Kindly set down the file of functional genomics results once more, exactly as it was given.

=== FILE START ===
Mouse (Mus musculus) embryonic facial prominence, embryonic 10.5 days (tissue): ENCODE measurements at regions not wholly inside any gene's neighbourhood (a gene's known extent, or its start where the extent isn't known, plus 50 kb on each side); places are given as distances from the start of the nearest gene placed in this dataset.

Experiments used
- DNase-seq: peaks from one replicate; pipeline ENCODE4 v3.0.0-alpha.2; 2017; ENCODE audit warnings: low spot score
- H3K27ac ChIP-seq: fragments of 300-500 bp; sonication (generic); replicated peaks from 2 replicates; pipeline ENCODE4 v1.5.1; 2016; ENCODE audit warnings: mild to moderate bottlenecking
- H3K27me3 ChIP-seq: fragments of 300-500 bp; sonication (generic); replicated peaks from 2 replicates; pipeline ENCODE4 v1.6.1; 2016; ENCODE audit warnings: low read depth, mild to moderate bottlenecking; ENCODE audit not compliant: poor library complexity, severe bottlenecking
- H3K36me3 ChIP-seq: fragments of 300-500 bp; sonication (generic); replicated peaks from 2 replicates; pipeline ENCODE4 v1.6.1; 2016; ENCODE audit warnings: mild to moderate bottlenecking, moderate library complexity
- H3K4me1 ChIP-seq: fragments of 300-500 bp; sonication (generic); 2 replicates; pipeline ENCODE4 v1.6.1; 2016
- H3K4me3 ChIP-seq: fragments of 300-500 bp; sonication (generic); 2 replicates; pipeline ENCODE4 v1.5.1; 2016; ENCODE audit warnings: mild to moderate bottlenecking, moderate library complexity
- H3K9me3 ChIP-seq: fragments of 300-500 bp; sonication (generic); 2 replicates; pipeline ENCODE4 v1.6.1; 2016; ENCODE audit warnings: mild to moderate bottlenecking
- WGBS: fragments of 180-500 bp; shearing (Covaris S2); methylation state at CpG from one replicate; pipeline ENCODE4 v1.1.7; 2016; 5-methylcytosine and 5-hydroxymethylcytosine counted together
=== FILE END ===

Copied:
Mouse (Mus musculus) embryonic facial prominence, embryonic 10.5 days (tissue): ENCODE measurements at regions not wholly inside any gene's neighbourhood (a gene's known extent, or its start where the extent isn't known, plus 50 kb on each side); places are given as distances from the start of the nearest gene placed in this dataset.

Experiments used
- DNase-seq: peaks from one replicate; pipeline ENCODE4 v3.0.0-alpha.2; 2017; ENCODE audit warnings: low spot score
- H3K27ac ChIP-seq: fragments of 300-500 bp; sonication (generic); replicated peaks from 2 replicates; pipeline ENCODE4 v1.5.1; 2016; ENCODE audit warnings: mild to moderate bottlenecking
- H3K27me3 ChIP-seq: fragments of 300-500 bp; sonication (generic); replicated peaks from 2 replicates; pipeline ENCODE4 v1.6.1; 2016; ENCODE audit warnings: low read depth, mild to moderate bottlenecking; ENCODE audit not compliant: poor library complexity, severe bottlenecking
- H3K36me3 ChIP-seq: fragments of 300-500 bp; sonication (generic); replicated peaks from 2 replicates; pipeline ENCODE4 v1.6.1; 2016; ENCODE audit warnings: mild to moderate bottlenecking, moderate library complexity
- H3K4me1 ChIP-seq: fragments of 300-500 bp; sonication (generic); 2 replicates; pipeline ENCODE4 v1.6.1; 2016
- H3K4me3 ChIP-seq: fragments of 300-500 bp; sonication (generic); 2 replicates; pipeline ENCODE4 v1.5.1; 2016; ENCODE audit warnings: mild to moderate bottlenecking, moderate library complexity
- H3K9me3 ChIP-seq: fragments of 300-500 bp; sonication (generic); 2 replicates; pipeline ENCODE4 v1.6.1; 2016; ENCODE audit warnings: mild to moderate bottlenecking
- WGBS: fragments of 180-500 bp; shearing (Covaris S2); methylation state at CpG from one replicate; pipeline ENCODE4 v1.1.7; 2016; 5-methylcytosine and 5-hydroxymethylcytosine counted together